Poole in Dorset has been named as the most electric car-friendly town in the UK, according to a new study that has reviewed properties around the country to identify which areas have the most homes with off-street and private parking.
Homes with driveways and garages allow electric car owners to install home charging points, which dramatically improves the experience of owning and running an electric car.
While the study concluded that Poole is the best prepared for electric cars, London was named the least-friendly city for owners of electric cars with less than half of the homes currently for sale in the capital coming with off-street parking.
The country-wide review of property was carried out by the car buying comparison site motorway.co.uk to assess which areas are most ready for the switch to electric powered cars over the next decade or so.
The government’s stated aim is to have no new petrol or diesel-powered vehicles sold in the UK by the year 2040, although this has been modified recently to allow hybrid vehicles to be sold.
Motorway calculated the percentage of houses currently for sale in major towns and cities in the UK that had off-street/private parking that allow drivers to install a home plug-in point to charge their electric cars.
The research found that 91.9% of homes for sale in Poole have some form of private parking, making the Dorset coastal town the best location if you are an electric car owner.
Solihull in the West Midlands comes in at a close second with 91.7% of properties with private parking, followed by Chelmsford in Essex with 90.4%
Areas with the most homes with off street parking
|Place||% of homes with private parking|
As electric cars become more popular in the UK, the need for off-street parking will become more and more popular, as homeowners seek to take advantage of cheaper and more secure home charging rather than being dependant on the network of public charging points.
A recent study carried out by What Car? found that using some public charge points can be as much as eight times more expensive than charging a car overnight at home – once the subscriptions, connection fees and electricity costs have all been added up.
The worry is that this could slow the uptake of electric cars for people living in areas without access to off-street parking, such as London which only has 48.6% of homes with private parking.
Areas with the least homes with off street parking
|Place||% of homes with private parking|
Another cause for concern for drivers in London is the introduction of the Ultra Low Emissions Zone next year, which will see drivers of older petrol and diesel cars facing a £12.50 charge for driving their cars. The plan is to extend the Zone in 2020 to include much of residential London, meaning thousands of drivers will be liable to pay the charge.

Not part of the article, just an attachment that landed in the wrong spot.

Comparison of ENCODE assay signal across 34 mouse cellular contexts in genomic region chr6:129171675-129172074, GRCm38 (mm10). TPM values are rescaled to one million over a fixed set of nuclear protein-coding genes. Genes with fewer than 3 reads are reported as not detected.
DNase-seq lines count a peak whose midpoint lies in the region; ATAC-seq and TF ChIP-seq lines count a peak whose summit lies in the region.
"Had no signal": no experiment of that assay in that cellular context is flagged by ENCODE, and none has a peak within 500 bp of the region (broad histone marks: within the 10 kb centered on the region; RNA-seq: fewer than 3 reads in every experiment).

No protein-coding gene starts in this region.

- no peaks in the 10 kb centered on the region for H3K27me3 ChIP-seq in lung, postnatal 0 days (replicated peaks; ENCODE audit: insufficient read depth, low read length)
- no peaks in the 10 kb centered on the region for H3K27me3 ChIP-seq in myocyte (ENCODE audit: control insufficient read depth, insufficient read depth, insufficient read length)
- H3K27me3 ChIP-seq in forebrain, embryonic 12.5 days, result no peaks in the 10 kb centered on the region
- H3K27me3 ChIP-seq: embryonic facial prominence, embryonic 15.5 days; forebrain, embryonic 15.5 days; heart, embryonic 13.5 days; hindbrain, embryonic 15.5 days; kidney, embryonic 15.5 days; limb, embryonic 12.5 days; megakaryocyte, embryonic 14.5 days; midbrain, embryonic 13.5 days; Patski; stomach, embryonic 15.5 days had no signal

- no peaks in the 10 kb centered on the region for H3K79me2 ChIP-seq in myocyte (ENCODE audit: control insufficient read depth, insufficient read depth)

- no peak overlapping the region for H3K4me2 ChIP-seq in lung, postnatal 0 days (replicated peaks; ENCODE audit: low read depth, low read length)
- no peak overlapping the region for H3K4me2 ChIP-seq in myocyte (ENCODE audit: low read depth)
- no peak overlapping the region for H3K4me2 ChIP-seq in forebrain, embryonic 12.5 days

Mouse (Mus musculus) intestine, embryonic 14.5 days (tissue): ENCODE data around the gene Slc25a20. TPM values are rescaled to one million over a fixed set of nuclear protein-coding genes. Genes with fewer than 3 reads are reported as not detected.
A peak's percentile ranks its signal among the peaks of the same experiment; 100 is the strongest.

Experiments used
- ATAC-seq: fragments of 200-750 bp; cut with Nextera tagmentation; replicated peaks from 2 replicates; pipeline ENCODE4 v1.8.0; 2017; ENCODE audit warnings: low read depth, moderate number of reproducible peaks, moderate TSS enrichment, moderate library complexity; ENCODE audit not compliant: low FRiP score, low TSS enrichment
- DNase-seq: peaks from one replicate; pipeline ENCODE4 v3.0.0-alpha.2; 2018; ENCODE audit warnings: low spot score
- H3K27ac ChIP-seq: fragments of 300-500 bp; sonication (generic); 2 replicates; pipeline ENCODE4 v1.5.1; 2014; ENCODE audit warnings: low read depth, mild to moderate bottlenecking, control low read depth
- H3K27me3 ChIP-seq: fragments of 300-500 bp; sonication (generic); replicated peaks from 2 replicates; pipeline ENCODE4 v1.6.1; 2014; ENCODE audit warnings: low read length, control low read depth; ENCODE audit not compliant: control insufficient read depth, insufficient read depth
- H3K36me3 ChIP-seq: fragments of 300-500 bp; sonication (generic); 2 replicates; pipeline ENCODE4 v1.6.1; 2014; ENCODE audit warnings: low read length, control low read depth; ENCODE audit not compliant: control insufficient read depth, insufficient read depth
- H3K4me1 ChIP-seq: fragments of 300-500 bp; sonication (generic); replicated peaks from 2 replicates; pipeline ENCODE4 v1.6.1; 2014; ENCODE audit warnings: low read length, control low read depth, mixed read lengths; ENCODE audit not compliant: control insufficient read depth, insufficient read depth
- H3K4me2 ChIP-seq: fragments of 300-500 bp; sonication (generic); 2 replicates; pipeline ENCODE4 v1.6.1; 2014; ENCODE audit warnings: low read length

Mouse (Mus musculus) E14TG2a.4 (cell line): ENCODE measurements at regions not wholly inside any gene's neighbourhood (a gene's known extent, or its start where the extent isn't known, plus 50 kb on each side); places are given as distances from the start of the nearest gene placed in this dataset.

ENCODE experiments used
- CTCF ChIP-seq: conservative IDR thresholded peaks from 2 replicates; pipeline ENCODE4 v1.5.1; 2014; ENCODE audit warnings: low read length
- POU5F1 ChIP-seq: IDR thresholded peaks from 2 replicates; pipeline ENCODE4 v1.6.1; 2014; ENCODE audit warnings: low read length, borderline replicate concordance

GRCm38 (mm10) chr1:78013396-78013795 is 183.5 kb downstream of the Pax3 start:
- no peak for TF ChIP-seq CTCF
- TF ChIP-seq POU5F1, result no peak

However, the research by motorway.co.uk has highlighted a significant shortage of off-street parking in many of London’s boroughs, with around four out of five properties sold without adequate parking facilities to plug in an electric car at home.
A third of London’s housing stock is made up of either terraced houses or flats, which will either have no off-street parking or shared parking where the land is not owned by the homeowner.
The study shows that it is now up to the Government to make sure that the charging infrastructure in London and across the rest of the UK is developed to handle the gradual switch over to electric and hybrid vehicles in the next 20 years.
Alex Buttle, director of Motorway.co.uk, said:
The physical shape of Britain’s housing stock could put a spanner in the works of the Government’s electric switch over plans.
The big question that needs to be answered is how will most people be able to charge their vehicles at home? In some towns, the type of property stock will make it a lot easier to create a home charging infrastructure, but the challenge will be in urban areas with a high density of flats such as London, where off-street parking is limited.
If the UK needs more on-street charging stations, that is a cost that cash-strapped councils will need to meet. Will there really be enough funds available to power a shared charging network for 30 million cars by 2040?